Dan Ferris: Right. So, you know, I completely believed, like, that interest-rate movements and Federal Reserve monetary policy is not like the only. You know, people seem to think that that's the only thing that makes stocks go up and down, the way some people talk. But I am sympathetic to the idea – I mean, Howard Marks just came out with a piece about how, you know, the movement in interest rates over the last, you know, 40 years, he calls it the most important thing financially. And I have to say, I think I'm in agreement with you. I feel like investing has – is possible, again, with 5% Treasurys.
Because without that benchmark, you know, you can create a mental hurdle and say, well, I'm going to pretend that there's a 5% Treasury available, and that's going to be my hurdle rate. So I'm going to behave that way. But it doesn't matter, right? It matters, though, when you have it sitting in your account, and you say, you know, you're from Missouri, and you say, show me. OK, show me. I got this 5% risk free. Show me a good deal. And you're not buying Nvidia. So I'm encouraged by this. And I also tend to think it might, the situation might be around longer, maybe then a lot of folks think.
And I wonder, can this disrupt, you know, possibly disrupt this passive tidal wave, tsunami, this endless passive tsunami? Can we finally get to a place where more people want to be a little more active by saying, I'm going to buy bonds now. I'm going to buy Treasurys, rather than buying, you know, Nvidia, Microsoft, Apple, S&P 500, etc. [Laughter] Is there any hope that interest rates can help me out here?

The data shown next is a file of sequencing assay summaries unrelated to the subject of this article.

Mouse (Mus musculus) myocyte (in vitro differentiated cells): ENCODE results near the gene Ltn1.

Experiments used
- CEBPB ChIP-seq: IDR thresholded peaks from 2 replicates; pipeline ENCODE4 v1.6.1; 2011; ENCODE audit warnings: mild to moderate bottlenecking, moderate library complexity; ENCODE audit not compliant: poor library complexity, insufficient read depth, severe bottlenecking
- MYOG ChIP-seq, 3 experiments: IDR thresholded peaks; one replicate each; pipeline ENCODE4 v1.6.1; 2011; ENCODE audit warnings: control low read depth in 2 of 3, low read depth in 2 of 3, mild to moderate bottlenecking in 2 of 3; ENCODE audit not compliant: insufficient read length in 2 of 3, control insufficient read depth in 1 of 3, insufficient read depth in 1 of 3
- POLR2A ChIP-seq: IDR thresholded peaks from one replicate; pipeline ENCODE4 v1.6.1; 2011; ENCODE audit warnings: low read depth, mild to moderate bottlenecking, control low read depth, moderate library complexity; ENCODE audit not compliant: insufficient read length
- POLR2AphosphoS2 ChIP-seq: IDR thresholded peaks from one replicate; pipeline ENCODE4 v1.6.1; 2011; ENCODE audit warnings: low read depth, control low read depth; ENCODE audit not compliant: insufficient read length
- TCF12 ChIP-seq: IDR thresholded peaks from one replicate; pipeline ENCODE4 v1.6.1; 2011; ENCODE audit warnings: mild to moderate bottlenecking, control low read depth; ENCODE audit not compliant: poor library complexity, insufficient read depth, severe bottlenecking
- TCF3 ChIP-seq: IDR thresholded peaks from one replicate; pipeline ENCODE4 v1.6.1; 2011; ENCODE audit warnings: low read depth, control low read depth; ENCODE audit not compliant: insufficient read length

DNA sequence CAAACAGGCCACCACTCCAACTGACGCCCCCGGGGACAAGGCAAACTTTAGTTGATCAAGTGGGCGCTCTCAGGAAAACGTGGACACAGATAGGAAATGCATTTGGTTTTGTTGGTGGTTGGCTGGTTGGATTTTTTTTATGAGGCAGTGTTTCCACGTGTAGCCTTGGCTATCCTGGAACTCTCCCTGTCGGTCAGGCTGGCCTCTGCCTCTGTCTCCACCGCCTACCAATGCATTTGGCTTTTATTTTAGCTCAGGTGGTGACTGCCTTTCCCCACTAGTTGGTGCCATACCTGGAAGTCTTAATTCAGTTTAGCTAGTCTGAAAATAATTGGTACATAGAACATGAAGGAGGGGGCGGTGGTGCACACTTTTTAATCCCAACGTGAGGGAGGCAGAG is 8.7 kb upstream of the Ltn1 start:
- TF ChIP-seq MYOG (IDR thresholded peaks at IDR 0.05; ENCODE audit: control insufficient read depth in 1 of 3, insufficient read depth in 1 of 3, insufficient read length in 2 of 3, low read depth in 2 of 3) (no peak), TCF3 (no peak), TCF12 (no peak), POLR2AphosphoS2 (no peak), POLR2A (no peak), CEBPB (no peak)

Michael Green: Yeah. So, one, I think you're actually right, right? I just want to actually emphasize this, if this is – this is one of the very few things that could derail this process. Now, we're not seeing significant indications that that's true. And this is actually the point of my sub stack this past weekend, right, is effectively this argument about the death of bonds, right? And so, you know, Dan, you're active on Twitter, as am I, and you'll notice that almost all of the language today is some variant of like, well, what idiot would ever want to own U.S. government bonds? It's very clear that you know, they're going to zero. And oh, by the way, like the S&P 500 is so much safer than bonds, right?
And there is a remarkable amount of belief around that. If nothing else that actually should tell you something. I did a podcast earlier, late last week, with Demetri Kofinas and another gentleman named Andy Constan, who also is – has been in the market for a long time, actually longer than I have. And Demetri asked us the question like, well, you know, bonds are hard. Bonds have math. Like, how can I feel comfortable that a 10-year bond is going to behave the way you're telling me as opposed to when I can just buy Apple?
And I'm sitting there like, oh, my gosh, I actually can't believe that we're having a conversation in which you're telling me that the price behavior of Apple is more predictable than the price behavior of a, quote, unquote, risk-free fixed rate, fixed income security, right? And but I do think that people actually really believe that in a lot of situations today. And so while bonds are giving us this extraordinary opportunity, which again, the Federal Reserve has declared their objective here. We're going to rise raise interest rates, to the point that they are unsustainable for the economy, and therefore mechanically slow the economy.